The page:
9.3.4 Average research expenditures per ladder-rank faculty, UC campuses, 2013–14

Average research expenditures per ladder-rank facuty, UC Campuses, 2013-14

 UCSF is an exclusively health science campus, where many non-ladder-rank (clinical) faculty conduct significant research.

UC’s Open Access policies have already resulted in a growing body of freely available research publications in the eScholarship online repository, expanding the global reach of UC’s research findings.

 9.4.1 Open Access Project Initiative progress report, Universitywide, 2012 to March 2016

Open Access Usage Distribution

Source: California Digital Library

This map shows the geographic distribution and concentration of article downloads for materials deposited in eScholarship, a repository run by UC’s California Digital Library. There are currently over 100,000 open access publications available in the repository, 20,000 of which have been recently deposited under the UC Academic Senate’s Open Access Policy.

Open Access Deposits by Year

Phase 1 of this initiative represents the rate of deposit prior to the adoption of the Senate’s policy in 2013. Deposits to eScholarship increased during Phase 2, once the Senate policy was in place. Starting in 2015, an automated publication management system was implemented, resulting in a greater public distribution of research findings. The recent application of these policies to all UC employees, not just Senate Faculty, by the Presidential Open Access Policy should accelerate the growth of publications in eScholarship.

The University of California is a major research presence at both the state and national levels, producing about one-twelfth of the nation’s research publications.

 9.5.1 Total UC research publication impact within the national context, by field-weighted citation impact and discipline, Universitywide, 2009 to 2013

UC research publication impact, by field-weighted citation impact and discipline

Publication databases can be analyzed to develop measures of the output and impact of UC researchers. A recent Elsevier study showed that UC research publications accounted for 8.3 percent of all research publications in the United States between 2009 and 2013.

In assessing research output, it is important to consider not only volume but also quality. A field-weighted citation impact (FWCI) compares publication citation data across disciplines and compares the quality of UC research output to state, national and global levels. The FWCI for the UC System as a whole is 2.15 across all disciplines, higher than both the world average (1.0) and the U.S. average (1.49) between 2009 and 2013.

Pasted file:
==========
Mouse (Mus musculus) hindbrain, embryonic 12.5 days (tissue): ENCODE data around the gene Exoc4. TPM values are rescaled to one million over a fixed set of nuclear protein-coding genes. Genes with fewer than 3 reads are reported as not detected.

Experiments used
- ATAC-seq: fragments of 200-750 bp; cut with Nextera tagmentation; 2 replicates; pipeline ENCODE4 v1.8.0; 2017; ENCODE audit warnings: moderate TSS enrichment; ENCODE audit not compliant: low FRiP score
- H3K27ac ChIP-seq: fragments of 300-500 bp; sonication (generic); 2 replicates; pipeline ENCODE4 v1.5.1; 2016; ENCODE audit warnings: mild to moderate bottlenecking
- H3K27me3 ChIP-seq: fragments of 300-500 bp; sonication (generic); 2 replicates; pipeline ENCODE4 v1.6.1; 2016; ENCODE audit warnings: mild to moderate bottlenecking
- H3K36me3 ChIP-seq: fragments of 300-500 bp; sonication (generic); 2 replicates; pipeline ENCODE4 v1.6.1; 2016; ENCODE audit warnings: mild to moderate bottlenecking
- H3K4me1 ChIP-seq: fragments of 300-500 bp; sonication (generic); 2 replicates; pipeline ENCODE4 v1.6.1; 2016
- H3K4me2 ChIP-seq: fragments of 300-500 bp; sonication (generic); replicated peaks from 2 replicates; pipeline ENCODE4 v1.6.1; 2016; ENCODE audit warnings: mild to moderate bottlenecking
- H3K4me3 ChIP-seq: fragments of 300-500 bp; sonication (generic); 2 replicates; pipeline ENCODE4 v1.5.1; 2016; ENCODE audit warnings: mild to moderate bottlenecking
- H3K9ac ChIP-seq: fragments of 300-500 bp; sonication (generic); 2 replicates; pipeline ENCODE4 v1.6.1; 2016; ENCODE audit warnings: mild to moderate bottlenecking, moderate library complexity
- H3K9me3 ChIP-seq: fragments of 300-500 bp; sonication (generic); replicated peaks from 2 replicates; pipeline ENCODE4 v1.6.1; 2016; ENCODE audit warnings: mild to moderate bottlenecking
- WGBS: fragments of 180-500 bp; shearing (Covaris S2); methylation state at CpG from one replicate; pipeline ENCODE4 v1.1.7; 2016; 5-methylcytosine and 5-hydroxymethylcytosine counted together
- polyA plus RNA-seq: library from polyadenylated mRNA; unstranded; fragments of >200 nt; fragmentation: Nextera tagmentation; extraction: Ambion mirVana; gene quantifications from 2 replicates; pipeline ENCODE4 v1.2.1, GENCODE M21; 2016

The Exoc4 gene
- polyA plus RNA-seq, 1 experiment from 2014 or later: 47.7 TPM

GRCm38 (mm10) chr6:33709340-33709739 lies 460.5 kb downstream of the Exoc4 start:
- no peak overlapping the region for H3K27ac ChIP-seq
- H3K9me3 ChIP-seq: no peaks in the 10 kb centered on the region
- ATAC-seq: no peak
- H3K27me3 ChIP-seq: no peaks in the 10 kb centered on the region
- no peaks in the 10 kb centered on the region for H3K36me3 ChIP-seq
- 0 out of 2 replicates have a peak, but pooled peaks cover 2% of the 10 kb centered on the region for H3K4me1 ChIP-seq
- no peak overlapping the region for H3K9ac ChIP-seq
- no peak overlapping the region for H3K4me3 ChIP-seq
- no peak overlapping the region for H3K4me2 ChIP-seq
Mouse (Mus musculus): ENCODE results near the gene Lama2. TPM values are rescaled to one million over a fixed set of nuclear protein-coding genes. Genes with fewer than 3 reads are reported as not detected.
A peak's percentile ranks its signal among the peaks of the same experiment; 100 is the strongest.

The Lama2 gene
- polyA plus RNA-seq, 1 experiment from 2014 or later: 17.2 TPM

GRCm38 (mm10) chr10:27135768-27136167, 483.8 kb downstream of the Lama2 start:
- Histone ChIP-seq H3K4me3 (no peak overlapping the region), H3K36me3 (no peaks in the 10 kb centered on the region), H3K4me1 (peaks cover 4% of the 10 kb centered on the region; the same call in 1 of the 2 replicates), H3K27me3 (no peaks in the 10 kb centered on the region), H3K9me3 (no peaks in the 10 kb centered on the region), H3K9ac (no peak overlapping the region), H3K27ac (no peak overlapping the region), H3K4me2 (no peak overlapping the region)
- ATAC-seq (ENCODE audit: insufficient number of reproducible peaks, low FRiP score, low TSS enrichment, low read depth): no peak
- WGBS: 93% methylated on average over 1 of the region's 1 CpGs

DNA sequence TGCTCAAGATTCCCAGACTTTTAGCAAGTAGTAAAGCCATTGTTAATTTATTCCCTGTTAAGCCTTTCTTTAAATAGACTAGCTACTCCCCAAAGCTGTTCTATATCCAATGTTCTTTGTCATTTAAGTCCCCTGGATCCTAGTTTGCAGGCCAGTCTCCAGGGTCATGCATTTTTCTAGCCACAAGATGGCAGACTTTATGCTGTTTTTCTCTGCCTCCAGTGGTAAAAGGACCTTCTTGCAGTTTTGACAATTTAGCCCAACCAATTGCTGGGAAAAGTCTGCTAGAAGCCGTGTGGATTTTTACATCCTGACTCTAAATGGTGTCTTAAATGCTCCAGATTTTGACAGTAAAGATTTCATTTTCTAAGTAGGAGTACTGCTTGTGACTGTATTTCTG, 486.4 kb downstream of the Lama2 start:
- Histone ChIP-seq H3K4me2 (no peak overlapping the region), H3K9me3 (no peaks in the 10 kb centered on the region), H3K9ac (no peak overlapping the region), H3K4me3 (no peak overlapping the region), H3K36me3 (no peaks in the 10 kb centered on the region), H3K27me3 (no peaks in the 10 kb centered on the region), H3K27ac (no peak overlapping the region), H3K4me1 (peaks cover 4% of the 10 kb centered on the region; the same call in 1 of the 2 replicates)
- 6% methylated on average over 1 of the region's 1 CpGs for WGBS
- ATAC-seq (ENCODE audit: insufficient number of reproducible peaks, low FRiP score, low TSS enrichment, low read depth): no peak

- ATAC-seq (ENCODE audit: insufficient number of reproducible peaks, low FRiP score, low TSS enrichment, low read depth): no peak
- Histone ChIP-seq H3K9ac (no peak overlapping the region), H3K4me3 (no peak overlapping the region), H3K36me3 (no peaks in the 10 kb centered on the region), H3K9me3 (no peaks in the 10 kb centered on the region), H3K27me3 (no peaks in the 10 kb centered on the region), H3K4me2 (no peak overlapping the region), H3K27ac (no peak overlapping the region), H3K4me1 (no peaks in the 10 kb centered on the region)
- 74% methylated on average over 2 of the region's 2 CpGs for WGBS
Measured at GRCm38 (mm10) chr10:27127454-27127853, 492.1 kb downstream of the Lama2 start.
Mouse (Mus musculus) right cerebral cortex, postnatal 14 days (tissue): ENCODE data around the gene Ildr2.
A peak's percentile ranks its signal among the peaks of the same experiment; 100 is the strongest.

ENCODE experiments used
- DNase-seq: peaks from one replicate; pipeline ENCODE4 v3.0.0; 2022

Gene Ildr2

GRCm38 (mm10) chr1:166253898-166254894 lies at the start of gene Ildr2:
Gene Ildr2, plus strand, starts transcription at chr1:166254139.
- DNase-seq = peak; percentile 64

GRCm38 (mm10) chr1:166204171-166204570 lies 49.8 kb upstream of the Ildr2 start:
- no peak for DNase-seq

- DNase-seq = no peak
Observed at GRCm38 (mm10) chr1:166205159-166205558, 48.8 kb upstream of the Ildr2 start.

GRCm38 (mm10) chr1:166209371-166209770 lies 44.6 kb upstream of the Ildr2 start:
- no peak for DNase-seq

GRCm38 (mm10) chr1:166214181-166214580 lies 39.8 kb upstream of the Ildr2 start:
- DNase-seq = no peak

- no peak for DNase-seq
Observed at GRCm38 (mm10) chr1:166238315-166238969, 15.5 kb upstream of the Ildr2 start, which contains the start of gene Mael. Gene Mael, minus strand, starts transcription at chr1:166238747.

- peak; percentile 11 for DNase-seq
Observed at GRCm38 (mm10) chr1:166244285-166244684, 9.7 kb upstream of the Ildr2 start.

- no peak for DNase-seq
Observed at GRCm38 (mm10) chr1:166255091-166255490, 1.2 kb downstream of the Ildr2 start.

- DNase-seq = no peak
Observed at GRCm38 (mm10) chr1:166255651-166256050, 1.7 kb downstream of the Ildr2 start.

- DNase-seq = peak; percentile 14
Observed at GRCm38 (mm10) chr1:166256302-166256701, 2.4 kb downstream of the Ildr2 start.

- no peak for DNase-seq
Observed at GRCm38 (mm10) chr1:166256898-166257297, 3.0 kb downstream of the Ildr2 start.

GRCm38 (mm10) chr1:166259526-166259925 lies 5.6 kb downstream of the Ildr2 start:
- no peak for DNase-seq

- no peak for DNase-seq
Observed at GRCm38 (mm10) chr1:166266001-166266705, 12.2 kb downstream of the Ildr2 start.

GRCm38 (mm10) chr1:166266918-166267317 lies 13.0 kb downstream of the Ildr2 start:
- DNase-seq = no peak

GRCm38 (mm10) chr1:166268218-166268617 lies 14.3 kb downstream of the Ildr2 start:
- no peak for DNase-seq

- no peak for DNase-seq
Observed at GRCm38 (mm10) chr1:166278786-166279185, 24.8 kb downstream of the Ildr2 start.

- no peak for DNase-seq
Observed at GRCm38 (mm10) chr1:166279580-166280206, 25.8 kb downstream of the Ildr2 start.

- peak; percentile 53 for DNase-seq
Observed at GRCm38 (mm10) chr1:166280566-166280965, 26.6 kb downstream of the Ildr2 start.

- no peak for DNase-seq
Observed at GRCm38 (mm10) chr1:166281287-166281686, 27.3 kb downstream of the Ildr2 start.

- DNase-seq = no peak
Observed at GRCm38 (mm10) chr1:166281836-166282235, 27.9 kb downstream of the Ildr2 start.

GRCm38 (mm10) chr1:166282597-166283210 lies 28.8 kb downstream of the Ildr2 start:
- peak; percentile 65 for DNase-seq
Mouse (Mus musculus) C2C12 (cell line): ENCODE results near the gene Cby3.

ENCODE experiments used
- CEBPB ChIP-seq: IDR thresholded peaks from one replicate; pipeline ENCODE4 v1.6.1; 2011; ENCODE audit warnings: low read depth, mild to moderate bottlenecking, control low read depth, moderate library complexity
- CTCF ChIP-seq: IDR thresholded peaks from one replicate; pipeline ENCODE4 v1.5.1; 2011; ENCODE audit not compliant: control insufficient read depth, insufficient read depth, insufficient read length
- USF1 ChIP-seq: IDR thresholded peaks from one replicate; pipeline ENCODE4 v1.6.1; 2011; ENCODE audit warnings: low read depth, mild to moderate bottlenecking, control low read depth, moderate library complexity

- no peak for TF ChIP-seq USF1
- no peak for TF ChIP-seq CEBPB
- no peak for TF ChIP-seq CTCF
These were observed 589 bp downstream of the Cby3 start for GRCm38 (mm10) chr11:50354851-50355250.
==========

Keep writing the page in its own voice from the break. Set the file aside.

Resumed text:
In all fields, the impact of UC publications significantly exceeded U.S. national averages. UC’s publication impact is particularly high in the fields of arts and humanities, economics, computer science, engineering and medicine.

Source: Elsevier, “Research Performance of the UC System,” March 2015.

UC is a major contributor to the world’s publication output in the natural sciences, with each campus individually producing annual numbers of articles similar to comparison universities.

9.5.2 Natural sciences research output, UC campuses and eight comparison institutions, 2015

Natural sciences research output, comparison locations

Among all North American academic institutions, three UC campuses consistently rank in the top ten for research output in the natural sciences: UC Berkeley (4th), UC San Diego (5th), and UCLA (9th).

Within the natural sciences, UC’s research publications are fairly equally distributed among life sciences (30 percent), chemistry (29 percent) and physical sciences (25 percent), with a much smaller percentage in the field of earth and environmental sciences.

9.5.3 Natural sciences research output by subject area, Universitywide and campuses, 2015

Natural sciences research output, by subject area

Source: Nature Index1

1Nature Index is a database of author affiliation information collated from research articles published in a selected group of 68 high-quality science journals. Data are compiled by the Nature Publishing Group. Weighted fractional article count is a measure of research output that counts the number of articles with authors affiliated with an institution, but it takes into account how many coauthors an article has; it also down-weights articles published in the fields of astronomy and astrophysics, which are over-represented among natural science journals.